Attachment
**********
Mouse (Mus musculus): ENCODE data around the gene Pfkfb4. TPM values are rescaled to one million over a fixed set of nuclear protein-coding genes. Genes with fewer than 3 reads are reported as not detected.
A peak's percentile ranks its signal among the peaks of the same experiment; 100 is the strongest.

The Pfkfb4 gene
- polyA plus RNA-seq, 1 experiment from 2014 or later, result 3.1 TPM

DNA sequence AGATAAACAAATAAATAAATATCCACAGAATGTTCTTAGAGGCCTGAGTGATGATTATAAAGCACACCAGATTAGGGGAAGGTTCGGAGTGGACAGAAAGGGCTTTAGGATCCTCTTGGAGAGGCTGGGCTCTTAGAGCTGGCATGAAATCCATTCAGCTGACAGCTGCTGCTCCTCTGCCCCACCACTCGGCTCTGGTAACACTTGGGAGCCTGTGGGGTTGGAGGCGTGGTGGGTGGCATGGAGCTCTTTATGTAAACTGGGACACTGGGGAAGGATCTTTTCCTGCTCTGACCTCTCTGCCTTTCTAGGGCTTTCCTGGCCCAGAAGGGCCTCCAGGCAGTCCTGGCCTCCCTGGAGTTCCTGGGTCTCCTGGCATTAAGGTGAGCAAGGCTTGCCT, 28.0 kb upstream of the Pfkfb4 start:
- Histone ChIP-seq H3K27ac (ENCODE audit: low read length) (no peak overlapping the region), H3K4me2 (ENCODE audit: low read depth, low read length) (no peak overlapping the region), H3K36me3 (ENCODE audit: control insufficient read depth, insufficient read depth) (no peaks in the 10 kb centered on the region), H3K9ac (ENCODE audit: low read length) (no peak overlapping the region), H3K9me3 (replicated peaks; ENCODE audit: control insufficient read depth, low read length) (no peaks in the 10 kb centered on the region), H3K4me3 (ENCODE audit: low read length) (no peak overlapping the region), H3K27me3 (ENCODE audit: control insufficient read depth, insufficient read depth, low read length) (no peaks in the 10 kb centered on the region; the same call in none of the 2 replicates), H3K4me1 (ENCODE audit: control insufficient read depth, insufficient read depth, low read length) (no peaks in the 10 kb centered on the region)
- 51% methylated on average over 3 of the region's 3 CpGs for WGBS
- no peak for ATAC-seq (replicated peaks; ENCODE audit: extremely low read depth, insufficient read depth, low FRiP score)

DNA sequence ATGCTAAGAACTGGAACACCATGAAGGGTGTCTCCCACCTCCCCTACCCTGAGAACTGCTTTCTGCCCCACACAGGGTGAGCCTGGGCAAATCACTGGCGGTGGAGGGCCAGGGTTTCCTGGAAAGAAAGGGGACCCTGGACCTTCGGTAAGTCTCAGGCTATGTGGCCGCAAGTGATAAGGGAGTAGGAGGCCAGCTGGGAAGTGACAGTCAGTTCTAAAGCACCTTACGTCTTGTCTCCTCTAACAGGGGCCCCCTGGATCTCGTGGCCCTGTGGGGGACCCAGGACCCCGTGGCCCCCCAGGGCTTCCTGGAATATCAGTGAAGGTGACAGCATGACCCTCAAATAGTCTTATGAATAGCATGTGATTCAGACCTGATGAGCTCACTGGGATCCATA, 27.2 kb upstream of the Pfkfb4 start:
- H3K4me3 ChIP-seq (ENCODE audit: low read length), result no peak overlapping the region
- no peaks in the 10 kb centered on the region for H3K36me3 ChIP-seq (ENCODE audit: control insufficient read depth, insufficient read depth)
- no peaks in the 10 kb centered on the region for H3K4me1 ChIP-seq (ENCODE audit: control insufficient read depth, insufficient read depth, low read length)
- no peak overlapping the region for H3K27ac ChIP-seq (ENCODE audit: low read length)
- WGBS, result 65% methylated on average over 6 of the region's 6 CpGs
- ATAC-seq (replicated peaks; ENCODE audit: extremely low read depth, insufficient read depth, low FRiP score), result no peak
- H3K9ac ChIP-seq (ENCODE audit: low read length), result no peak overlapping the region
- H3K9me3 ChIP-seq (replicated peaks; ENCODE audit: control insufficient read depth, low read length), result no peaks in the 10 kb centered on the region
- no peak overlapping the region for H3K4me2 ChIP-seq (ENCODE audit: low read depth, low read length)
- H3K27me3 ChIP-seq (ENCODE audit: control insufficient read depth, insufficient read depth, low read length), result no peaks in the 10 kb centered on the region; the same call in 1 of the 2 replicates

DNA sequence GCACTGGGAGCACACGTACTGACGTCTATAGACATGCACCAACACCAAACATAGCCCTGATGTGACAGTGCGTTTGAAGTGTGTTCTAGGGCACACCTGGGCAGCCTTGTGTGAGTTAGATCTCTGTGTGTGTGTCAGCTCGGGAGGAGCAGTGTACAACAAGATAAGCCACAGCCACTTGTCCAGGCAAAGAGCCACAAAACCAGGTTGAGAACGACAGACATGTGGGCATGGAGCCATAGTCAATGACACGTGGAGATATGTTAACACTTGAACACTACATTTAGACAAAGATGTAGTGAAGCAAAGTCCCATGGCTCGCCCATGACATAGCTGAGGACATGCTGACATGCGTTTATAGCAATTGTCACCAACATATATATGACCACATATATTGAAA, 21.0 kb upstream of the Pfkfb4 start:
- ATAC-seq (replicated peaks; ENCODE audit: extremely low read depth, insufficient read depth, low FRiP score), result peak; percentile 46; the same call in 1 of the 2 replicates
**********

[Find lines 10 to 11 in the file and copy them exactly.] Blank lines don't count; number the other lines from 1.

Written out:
- H3K4me3 ChIP-seq (ENCODE audit: low read length), result no peak overlapping the region
- no peaks in the 10 kb centered on the region for H3K36me3 ChIP-seq (ENCODE audit: control insufficient read depth, insufficient read depth)